Court not to permit any further non-party filings in spoofing case against ex-Deutsche Bank traders

Maria Nikolova

The Illinois Northern District Court will accept the brief from the Futures Industry Association but no further filing by amici will be permitted.

After several financial organizations objected to the US Government approach in a lawsuit targeting ex-Deutsche Bank metals traders James Vorley and Cedric Chanu, and the Futures Industry Association (FIA) voiced its intentions to join the opponents, the Illinois Northern District Court seems to have had enough of non-parties willing to have their say in this spoofing case.

On February 15, 2019, the Court ruled that FIA will be allowed to file its brief not later than February 21, 2019. However, no further filings by amici (or would-be amici) will be permitted. Let’s explain that an “amicus curiae” is a non-party who may help the Court during the proceedings.

The list of such amici in this case has been growing. Bank Policy Institute (BPI), the Chamber of Commerce of the United States of America, and the Securities Industry and Financial Markets Association (SIFMA) are on the list. Now, FIA is joining them.

All of these “amici” are criticizing the US Government’s approach in the case against Vorley and Chanu. In this case, the government alleges that the defendants engaged in “spoofing” in the commodities futures market—i.e., entering orders that the defendants intended to cancel before those orders were executed.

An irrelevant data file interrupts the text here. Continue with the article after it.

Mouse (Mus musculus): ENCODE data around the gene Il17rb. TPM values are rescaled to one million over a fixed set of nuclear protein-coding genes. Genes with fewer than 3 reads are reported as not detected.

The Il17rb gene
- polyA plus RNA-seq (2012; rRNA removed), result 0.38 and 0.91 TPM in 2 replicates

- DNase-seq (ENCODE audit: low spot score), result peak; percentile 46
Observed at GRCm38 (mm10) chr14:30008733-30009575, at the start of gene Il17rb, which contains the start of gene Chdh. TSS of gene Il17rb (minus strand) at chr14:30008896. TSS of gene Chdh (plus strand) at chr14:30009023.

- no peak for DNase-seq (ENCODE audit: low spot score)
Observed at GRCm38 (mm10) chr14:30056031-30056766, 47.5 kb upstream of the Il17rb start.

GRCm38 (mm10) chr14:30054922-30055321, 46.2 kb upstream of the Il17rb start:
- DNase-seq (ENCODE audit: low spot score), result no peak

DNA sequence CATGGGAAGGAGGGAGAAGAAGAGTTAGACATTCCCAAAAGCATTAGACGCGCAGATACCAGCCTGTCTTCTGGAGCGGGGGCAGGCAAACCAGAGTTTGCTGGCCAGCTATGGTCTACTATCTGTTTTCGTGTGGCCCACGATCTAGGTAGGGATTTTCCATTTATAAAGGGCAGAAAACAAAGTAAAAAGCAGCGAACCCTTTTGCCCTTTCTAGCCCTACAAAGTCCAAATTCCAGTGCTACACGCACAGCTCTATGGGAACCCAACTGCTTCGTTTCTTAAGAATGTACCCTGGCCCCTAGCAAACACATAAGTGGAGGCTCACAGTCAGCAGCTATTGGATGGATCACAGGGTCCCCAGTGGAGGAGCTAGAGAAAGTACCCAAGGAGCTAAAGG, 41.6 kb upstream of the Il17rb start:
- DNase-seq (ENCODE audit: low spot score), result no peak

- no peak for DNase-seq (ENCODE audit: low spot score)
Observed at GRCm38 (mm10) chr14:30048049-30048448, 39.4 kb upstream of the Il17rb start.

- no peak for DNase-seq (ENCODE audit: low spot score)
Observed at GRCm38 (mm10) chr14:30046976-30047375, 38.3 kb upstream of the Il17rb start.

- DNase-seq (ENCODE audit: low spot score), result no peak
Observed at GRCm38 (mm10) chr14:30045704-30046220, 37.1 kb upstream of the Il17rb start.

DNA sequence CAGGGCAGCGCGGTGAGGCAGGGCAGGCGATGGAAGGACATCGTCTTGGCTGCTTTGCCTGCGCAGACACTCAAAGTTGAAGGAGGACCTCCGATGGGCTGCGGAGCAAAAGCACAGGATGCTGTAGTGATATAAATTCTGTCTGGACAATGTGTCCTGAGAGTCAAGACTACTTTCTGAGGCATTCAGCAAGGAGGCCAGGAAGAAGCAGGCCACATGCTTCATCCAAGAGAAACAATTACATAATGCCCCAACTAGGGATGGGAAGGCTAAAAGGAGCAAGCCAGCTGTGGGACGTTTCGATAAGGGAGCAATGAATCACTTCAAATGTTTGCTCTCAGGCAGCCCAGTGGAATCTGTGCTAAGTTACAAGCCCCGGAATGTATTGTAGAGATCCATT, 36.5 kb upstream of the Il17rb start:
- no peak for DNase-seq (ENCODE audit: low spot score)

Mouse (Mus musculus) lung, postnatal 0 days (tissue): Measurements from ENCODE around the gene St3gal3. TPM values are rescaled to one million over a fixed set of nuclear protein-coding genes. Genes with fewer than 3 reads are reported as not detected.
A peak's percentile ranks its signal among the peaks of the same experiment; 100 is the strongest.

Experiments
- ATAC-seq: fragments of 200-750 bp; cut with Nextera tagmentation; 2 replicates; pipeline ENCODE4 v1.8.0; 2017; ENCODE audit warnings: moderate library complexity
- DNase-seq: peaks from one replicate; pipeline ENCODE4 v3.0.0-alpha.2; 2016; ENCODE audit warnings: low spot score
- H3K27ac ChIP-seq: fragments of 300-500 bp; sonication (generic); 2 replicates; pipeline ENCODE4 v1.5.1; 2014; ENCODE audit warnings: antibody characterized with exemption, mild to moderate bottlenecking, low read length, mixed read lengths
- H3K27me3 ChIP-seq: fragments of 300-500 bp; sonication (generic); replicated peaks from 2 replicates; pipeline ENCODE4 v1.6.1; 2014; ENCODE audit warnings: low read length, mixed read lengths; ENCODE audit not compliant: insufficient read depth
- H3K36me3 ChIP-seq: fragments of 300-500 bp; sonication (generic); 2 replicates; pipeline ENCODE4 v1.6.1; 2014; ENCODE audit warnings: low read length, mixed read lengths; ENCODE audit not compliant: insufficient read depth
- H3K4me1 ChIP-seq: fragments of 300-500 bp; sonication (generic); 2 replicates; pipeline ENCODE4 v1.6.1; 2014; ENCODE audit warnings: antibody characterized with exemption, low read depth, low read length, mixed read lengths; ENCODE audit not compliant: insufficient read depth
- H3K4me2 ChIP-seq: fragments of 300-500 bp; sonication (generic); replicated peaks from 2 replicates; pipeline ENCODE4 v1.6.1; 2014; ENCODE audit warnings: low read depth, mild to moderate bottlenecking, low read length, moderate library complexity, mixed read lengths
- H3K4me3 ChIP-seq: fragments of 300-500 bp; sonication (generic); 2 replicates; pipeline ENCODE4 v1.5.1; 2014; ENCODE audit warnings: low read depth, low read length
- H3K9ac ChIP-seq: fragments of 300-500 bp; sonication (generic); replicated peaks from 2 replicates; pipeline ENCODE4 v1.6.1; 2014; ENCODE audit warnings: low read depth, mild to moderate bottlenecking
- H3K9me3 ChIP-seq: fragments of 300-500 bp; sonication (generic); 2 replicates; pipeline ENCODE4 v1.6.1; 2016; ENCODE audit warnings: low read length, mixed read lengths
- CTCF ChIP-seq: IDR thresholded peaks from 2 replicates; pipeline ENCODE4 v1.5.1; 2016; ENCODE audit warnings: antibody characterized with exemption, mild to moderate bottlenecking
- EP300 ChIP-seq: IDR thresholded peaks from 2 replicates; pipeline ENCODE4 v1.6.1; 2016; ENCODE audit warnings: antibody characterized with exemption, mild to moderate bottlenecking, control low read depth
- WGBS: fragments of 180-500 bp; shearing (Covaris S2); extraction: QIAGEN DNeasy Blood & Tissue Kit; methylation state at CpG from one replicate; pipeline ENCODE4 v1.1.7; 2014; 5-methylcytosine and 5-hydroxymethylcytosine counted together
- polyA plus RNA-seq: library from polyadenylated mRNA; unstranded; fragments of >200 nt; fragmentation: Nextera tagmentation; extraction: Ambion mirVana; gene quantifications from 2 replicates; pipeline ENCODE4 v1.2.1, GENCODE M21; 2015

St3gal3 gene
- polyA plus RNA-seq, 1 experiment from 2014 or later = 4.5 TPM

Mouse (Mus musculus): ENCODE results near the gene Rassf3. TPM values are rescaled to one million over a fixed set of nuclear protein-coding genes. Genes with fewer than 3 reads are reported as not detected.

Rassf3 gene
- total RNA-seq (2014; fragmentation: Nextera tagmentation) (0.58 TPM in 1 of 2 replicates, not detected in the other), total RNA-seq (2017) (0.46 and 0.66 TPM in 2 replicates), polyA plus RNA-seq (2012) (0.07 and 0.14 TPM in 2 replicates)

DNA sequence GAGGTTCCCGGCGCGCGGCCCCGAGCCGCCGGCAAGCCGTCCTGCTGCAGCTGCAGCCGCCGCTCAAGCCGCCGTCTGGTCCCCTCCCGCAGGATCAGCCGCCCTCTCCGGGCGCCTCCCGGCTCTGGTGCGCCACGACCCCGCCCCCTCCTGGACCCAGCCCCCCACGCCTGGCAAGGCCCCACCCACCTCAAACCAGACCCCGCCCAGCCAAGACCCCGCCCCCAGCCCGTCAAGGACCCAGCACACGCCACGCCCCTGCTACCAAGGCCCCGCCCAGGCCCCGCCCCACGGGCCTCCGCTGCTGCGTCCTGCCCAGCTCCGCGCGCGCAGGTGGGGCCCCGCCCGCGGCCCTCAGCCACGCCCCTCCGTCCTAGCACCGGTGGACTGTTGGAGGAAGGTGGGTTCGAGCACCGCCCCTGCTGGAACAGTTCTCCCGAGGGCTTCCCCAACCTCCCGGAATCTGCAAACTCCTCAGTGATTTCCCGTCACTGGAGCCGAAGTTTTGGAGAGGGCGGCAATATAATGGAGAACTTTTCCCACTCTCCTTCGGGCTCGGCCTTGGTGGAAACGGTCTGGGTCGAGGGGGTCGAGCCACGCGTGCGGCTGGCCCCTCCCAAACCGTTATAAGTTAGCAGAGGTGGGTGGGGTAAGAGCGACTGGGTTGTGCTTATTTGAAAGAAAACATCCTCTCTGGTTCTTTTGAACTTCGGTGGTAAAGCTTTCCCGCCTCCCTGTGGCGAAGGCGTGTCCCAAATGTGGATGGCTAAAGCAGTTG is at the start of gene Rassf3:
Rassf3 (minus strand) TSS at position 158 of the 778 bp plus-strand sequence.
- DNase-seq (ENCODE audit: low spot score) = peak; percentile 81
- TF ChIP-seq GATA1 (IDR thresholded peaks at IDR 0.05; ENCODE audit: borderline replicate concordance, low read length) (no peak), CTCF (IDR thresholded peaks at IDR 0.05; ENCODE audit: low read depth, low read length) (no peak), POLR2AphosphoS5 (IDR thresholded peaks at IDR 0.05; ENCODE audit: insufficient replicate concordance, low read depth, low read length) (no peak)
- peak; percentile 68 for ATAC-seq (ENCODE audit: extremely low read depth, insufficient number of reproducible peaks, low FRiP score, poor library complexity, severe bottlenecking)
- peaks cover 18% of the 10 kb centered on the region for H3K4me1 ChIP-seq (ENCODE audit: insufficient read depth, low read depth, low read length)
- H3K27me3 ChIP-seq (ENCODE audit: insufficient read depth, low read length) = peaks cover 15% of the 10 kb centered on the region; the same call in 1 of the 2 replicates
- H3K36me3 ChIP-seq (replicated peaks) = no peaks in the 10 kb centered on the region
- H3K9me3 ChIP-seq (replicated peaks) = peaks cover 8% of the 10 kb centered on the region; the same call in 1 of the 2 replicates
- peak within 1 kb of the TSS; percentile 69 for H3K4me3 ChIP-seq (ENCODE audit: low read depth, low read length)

According to FIA, the indictment‘s legal theory – that wire fraud liability can rest on the premise that open, executable orders for futures contracts, by themselves, can be deemed implied misrepresentations of an intention to trade – threatens the vitality of the markets. The Association insists that treating unexpressed intentions and strategies underlying executable orders as misrepresentations could create substantial legal uncertainty over the scope of trader liability not just for wire fraud but also for civil claims based on the same premise.

FIA argues that, if accepted, the Government’s theory of liability poses a serious risk of chilling legitimate, non-fraudulent trading by FIA’a members and other markets participants, many of whom engage in trading to hedge commercial and other business risks.

FIA objects to the Government’s attempt to expand the wire fraud statute in a new way that unnecessarily invites harm to legitimate trading.

BPI’s, the Chamber’s and SIFMA’s arguments are similar to those raised by FIA. According to them, instead of charging this conduct under the Commodity Exchange Act’s (CEA) prohibition on spoofing, the government claims the orders were fraudulent statements that violated the wire fraud statute.

“The government’s theory of wire fraud liability in this case is novel and expansive. It threatens to criminalize conduct that until recently has been addressed under industry- and market-specific laws, rather than amorphous allegations of wire fraud, and threatens to extend criminal liability to legitimate commercial conduct”, the business organizations have warned.

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